BAGHDAD / KERBALA, Iraq – In a statement made to the media by the visiting Iraqi Minister of Culture, Tourism and Antiquities, Hassan Nazim said that excavations underway at the historical site of Qusair fort some 150 kilometers south of the Iraqi capital Baghdad in the Kerbala Governate, have been halted because of trespass violations and illegal excavations.
The Minister said that misguided treasure hunters and trespassers damaged the archeological site in search of antiquities, and that measures need to be taken to stop further damage to the Qusair fort. Excavations were also underway in the Nestorian Syriac church (est. fifth century) near the Qusair fort in the desert of Kerbala. Chaldean Syriacs have used the church for prayers on special events.
Many excavation sites in Iraq have been temporarily halted. Years of war, terrorism, the backward Islamic ideology of ISIS, combined with a cash-strapped corrupt, negligent, and sectarian Iraqi government, have affected the maintenance of the sites, caused international teams of archaeologists to (temporarily) withdraw or be reluctant to enter Iraq, and kept millions of tourists away (although religious (Shia) tourism continued).
In his statement, the Minister pointed to the need to openly denounce the parties and persons involved in the trespassing and damaging the Qusair landmark, and that he will submit an urgency report to Prime Minister Mustapha Kadhimi.
Minister Nazim has previously stated that Iraq is struggling with the complex file of stolen antiquities. Groups from inside Iraq and regional and international actors have used the difficult situation Iraq is going through since 2003, to loot and steal thousands of antiquities, art works, and religious artifacts.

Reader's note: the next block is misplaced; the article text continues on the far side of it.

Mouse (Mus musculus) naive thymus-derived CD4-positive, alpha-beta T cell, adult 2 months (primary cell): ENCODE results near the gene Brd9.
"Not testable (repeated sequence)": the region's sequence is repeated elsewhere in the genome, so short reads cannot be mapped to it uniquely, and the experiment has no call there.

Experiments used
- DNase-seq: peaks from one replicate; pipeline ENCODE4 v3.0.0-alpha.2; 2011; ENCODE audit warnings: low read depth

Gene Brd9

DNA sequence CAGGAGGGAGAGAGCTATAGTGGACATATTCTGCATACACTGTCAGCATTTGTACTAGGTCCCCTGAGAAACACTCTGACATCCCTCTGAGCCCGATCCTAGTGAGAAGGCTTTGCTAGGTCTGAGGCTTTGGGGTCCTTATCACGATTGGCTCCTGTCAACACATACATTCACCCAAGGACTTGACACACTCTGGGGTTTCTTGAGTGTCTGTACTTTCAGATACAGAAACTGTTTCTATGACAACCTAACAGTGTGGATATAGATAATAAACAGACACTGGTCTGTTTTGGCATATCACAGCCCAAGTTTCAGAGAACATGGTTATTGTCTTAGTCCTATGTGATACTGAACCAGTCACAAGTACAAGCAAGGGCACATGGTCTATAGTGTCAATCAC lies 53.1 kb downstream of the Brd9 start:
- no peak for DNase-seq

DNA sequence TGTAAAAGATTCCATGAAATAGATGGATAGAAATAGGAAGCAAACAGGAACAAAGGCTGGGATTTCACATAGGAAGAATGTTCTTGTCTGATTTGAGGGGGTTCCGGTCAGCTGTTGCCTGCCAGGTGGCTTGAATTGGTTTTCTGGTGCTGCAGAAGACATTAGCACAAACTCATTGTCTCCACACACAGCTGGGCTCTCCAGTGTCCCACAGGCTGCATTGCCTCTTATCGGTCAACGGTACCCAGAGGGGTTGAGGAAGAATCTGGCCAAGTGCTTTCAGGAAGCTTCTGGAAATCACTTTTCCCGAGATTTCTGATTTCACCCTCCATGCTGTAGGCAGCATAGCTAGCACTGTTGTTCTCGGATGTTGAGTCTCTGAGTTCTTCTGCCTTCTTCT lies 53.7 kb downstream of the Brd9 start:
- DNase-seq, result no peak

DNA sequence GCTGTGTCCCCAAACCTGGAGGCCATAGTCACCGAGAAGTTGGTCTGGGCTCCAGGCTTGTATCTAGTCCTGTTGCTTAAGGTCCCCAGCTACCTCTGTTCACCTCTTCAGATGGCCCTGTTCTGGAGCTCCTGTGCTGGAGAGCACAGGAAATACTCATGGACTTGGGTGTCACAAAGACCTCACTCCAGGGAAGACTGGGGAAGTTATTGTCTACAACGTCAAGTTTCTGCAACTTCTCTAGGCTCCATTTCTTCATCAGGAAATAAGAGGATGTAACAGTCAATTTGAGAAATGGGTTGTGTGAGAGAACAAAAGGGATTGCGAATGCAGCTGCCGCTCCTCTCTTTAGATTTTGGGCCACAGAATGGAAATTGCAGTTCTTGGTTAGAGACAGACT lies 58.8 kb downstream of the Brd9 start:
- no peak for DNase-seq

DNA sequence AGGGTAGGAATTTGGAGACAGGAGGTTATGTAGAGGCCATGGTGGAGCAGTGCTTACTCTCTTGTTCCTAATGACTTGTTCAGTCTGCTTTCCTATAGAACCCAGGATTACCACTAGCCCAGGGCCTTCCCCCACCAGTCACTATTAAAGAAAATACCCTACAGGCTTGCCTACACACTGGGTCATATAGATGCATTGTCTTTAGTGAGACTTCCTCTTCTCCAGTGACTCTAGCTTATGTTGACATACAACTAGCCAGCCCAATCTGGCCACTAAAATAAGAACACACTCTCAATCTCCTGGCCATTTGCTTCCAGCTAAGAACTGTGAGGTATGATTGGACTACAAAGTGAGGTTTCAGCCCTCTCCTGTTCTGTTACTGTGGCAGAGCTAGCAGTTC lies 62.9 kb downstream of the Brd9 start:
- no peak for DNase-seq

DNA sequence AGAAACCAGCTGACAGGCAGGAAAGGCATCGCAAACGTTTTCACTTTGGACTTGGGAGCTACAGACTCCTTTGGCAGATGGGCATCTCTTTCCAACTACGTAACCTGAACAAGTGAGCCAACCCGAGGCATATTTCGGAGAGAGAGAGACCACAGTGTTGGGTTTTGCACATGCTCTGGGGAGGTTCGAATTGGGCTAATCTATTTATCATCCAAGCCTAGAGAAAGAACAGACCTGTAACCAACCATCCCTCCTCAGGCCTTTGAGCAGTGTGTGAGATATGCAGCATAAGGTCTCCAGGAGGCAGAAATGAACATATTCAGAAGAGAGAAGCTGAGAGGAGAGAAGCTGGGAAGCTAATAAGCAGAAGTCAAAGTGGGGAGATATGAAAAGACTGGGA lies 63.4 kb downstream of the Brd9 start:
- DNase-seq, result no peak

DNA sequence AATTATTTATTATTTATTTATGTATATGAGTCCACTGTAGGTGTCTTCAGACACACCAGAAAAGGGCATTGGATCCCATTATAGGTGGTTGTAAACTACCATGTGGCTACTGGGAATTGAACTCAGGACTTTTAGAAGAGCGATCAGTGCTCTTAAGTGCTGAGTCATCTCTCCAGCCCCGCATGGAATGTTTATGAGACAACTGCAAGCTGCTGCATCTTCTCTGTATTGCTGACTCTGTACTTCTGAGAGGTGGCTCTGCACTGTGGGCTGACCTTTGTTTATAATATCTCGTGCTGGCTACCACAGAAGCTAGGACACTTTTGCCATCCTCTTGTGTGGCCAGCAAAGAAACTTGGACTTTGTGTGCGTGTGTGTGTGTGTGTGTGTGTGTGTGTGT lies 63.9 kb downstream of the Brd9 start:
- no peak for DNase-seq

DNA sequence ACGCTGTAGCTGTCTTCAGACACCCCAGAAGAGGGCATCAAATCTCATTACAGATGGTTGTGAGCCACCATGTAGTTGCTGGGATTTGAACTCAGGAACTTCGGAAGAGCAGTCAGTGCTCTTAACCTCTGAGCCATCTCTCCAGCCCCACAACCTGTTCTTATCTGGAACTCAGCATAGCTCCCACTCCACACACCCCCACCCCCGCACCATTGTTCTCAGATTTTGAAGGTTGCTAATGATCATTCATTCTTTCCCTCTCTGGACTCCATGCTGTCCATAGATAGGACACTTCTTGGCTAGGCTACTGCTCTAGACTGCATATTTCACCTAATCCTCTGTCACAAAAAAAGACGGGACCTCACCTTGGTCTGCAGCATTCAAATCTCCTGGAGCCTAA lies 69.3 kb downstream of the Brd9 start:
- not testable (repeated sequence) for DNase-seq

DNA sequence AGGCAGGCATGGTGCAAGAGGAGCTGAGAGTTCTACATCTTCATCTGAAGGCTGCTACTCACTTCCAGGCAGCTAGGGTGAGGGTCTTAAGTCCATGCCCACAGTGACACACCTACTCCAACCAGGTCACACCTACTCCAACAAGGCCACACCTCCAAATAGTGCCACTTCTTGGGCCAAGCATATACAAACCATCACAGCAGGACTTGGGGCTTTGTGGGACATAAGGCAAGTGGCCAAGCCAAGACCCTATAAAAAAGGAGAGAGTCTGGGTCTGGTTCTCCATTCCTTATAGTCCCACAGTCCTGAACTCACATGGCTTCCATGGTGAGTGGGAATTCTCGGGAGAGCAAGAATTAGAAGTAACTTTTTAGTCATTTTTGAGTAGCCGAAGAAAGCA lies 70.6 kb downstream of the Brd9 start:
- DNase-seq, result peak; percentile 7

Necessary funding and the international factor make the recovery of Iraqi antiquities complex and time consuming. According to Hassan Nazim, his ministry and responsible Iraqi embassies, have been able to recover thousands of stolen pieces in e.g. the United States.
Beth Nahrin (Mesopotamia) is considered the cradle of civilization with thousands of ancient Akkadian, Aramean, Assyrian, Babylonian archeological sites, including UNESCO World Heritage Sites, and more recent Christian and Muslim high architectural achievements.
In Iraq, especially Yazidi and Chaldean-Syriac-Assyrian places of worship, churches, monasteries, and manuscripts, some of them hundreds year old, suffered heavily under ISIS. Although reconstruction is underway, progress is slow. Only 200 Chaldean-Syriac-Assyrian families have e.g. been able to return home to Mosul and pray in their destroyed ancient old churches.
Thousands of old Syriac artifacts and manuscripts also remain lost. It was for this reason that the European Union nominated Syriac Chaldean Archbishop of Mosul Najeeb Michaeel Moussa for the 2020 Sakharov Price. He was nominated this year because he “ensured the evacuation of Christians, Syriacs and Chaldeans to Iraqi Kurdistan and safeguarded more than 800 historic manuscripts dating from the 13th to the 19th century.”